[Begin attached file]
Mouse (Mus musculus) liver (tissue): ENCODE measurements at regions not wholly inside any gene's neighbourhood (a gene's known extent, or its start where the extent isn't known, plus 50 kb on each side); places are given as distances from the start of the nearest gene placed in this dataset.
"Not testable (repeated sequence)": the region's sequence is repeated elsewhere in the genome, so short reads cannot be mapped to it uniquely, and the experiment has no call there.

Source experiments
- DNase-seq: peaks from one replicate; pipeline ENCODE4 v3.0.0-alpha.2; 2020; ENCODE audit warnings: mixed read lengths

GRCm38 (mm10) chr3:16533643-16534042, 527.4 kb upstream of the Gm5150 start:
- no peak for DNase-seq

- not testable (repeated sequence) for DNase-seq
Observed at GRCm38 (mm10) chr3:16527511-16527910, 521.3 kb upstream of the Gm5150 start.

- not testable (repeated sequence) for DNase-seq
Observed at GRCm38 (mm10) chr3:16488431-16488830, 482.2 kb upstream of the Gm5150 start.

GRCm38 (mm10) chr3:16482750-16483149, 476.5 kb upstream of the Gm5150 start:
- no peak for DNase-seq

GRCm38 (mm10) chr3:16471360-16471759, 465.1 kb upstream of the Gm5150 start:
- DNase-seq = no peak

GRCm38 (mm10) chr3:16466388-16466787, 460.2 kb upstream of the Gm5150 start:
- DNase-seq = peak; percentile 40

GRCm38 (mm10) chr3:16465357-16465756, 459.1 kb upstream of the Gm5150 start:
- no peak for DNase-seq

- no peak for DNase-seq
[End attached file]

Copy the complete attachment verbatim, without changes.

Mouse (Mus musculus) liver (tissue): ENCODE measurements at regions not wholly inside any gene's neighbourhood (a gene's known extent, or its start where the extent isn't known, plus 50 kb on each side); places are given as distances from the start of the nearest gene placed in this dataset.
"Not testable (repeated sequence)": the region's sequence is repeated elsewhere in the genome, so short reads cannot be mapped to it uniquely, and the experiment has no call there.

Source experiments
- DNase-seq: peaks from one replicate; pipeline ENCODE4 v3.0.0-alpha.2; 2020; ENCODE audit warnings: mixed read lengths

GRCm38 (mm10) chr3:16533643-16534042, 527.4 kb upstream of the Gm5150 start:
- no peak for DNase-seq

- not testable (repeated sequence) for DNase-seq
Observed at GRCm38 (mm10) chr3:16527511-16527910, 521.3 kb upstream of the Gm5150 start.

- not testable (repeated sequence) for DNase-seq
Observed at GRCm38 (mm10) chr3:16488431-16488830, 482.2 kb upstream of the Gm5150 start.

GRCm38 (mm10) chr3:16482750-16483149, 476.5 kb upstream of the Gm5150 start:
- no peak for DNase-seq

GRCm38 (mm10) chr3:16471360-16471759, 465.1 kb upstream of the Gm5150 start:
- DNase-seq = no peak

GRCm38 (mm10) chr3:16466388-16466787, 460.2 kb upstream of the Gm5150 start:
- DNase-seq = peak; percentile 40

GRCm38 (mm10) chr3:16465357-16465756, 459.1 kb upstream of the Gm5150 start:
- no peak for DNase-seq

- no peak for DNase-seq